Norway at the crossroads


Norway’s salmon farming sector is poised to enter the most crucial period in its relatively short history, a new study suggests.

Almost everyone agrees the industry has been a phenomenal success, bringing prosperity and employment unimagined when the first salmon cages began appearing along the country’s fjords 50 years ago. But it has been under constant spotlight from a stream of official inquiries, environmental reviews and public argument.

Now Odd Emil Ingebrigsten, the current seafood minister, is planning a new aquaculture strategy with a strong focus on sustainability and expanding the number of land based farms.

A bit like Brenda of Bristol when told by a TV reporter a few years ago a general election was being called, some in the industry must be screaming “Not another one!”

But the review will go ahead regardless and it is likely to be far reaching. To help clarify what may lie ahead, the Norwegian arm of the international consultancy firm PwC has presented its own prognosis.

The PwC report, the latest version of the firm’s Seafood Barometer, casts doubt on earlier government predictions that, given the impact of coronavirus and today’s regulatory framework, aquaculture output (mostly salmon and trout) will hit five million tonnes by 2050.

The best case scenario, says PwC, should be around 3.7 million tonnes with a worst case figure of 1.8 million tonnes but only if the pandemic persists which, given the success of the vaccine roll-out, is thought unlikely.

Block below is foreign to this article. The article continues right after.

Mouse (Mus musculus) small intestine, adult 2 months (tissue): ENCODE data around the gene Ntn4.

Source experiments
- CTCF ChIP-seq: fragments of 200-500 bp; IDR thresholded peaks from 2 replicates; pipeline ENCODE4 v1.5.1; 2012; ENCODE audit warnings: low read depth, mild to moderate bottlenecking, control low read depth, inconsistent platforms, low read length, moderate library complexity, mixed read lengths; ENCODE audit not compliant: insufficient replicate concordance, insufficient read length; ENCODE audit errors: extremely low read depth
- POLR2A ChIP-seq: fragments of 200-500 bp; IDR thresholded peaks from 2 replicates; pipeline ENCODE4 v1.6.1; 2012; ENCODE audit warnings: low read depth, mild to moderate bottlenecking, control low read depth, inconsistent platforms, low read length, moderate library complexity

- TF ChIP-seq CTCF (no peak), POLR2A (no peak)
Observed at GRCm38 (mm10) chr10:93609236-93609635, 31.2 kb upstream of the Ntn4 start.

Co-written by PwC Bergen partner Hanne S. Johansen and its Bergen manager Marte Vassbotten, the report also highlights some of the challenges the industry will face in the next few years – and they are formidable.

They say: “In our very first edition of PwC’s Seafood Barometer, in 2017, we discussed the Norwegian government’s ambitious vision of five million tonnes.

“Only 30% of industry leaders in our seafood survey supported this vision, and our estimates indicated that a production of 3.3m tonnes would be more realistic.“

They also point out that the most important insights came from industry representatives, collected through PwC’s Seafood Survey, which was finalised in early 2020 before the coronavirus outbreak.

The report describes Covid as a “black swan” for the industry which may halt the roadmap to significant growth. A black swan is defined as “…something so rare that it from a statistical point of view should not exist” yet like a global pandemic, it turns up from time to time.

It continues: “In 2020, a majority of industry representatives confirmed through our survey that they would invest heavily in new technology to improve biology, sustainability and profitability.

“Since 2017, we’ve seen investments to decrease emissions, in feed and technology. We’ve also seen the industry becoming increasingly more focused on sustainability.

“Other developments since 2017 can be seen in how the industry combats sea lice, and a new segment, called stun and bleed vessels, has sprung out of high mortality rates and the need to improve fish welfare.”

The authors also ask: “Land-based aquaculture is the new ‘promised land’ but is it a risk or an opportunity for Norway as a seafood nation? And perhaps data collection and advanced analysis will create giant production leaps this decade?